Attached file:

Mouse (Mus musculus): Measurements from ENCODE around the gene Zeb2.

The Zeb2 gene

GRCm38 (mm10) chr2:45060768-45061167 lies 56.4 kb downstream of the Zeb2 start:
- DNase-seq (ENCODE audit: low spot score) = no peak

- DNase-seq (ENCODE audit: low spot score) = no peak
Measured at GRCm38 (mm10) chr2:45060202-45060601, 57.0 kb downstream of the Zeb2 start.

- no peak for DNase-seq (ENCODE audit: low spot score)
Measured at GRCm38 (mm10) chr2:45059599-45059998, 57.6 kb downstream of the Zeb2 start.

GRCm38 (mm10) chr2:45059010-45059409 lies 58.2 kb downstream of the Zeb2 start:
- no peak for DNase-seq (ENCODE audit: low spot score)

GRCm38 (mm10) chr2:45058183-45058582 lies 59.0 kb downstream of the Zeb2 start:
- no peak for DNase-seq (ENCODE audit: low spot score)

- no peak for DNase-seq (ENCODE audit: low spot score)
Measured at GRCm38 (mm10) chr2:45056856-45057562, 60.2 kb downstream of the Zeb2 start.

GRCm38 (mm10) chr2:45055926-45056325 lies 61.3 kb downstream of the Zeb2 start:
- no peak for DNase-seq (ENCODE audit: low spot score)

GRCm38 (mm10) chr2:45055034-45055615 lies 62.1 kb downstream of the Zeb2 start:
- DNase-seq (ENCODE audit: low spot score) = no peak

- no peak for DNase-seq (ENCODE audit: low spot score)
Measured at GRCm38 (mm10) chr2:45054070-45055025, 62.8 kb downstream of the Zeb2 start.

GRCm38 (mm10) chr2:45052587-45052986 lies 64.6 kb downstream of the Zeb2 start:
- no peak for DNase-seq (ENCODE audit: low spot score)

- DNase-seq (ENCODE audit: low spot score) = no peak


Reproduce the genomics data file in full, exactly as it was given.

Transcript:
Mouse (Mus musculus): Measurements from ENCODE around the gene Zeb2.

The Zeb2 gene

GRCm38 (mm10) chr2:45060768-45061167 lies 56.4 kb downstream of the Zeb2 start:
- DNase-seq (ENCODE audit: low spot score) = no peak

- DNase-seq (ENCODE audit: low spot score) = no peak
Measured at GRCm38 (mm10) chr2:45060202-45060601, 57.0 kb downstream of the Zeb2 start.

- no peak for DNase-seq (ENCODE audit: low spot score)
Measured at GRCm38 (mm10) chr2:45059599-45059998, 57.6 kb downstream of the Zeb2 start.

GRCm38 (mm10) chr2:45059010-45059409 lies 58.2 kb downstream of the Zeb2 start:
- no peak for DNase-seq (ENCODE audit: low spot score)

GRCm38 (mm10) chr2:45058183-45058582 lies 59.0 kb downstream of the Zeb2 start:
- no peak for DNase-seq (ENCODE audit: low spot score)

- no peak for DNase-seq (ENCODE audit: low spot score)
Measured at GRCm38 (mm10) chr2:45056856-45057562, 60.2 kb downstream of the Zeb2 start.

GRCm38 (mm10) chr2:45055926-45056325 lies 61.3 kb downstream of the Zeb2 start:
- no peak for DNase-seq (ENCODE audit: low spot score)

GRCm38 (mm10) chr2:45055034-45055615 lies 62.1 kb downstream of the Zeb2 start:
- DNase-seq (ENCODE audit: low spot score) = no peak

- no peak for DNase-seq (ENCODE audit: low spot score)
Measured at GRCm38 (mm10) chr2:45054070-45055025, 62.8 kb downstream of the Zeb2 start.

GRCm38 (mm10) chr2:45052587-45052986 lies 64.6 kb downstream of the Zeb2 start:
- no peak for DNase-seq (ENCODE audit: low spot score)

- DNase-seq (ENCODE audit: low spot score) = no peak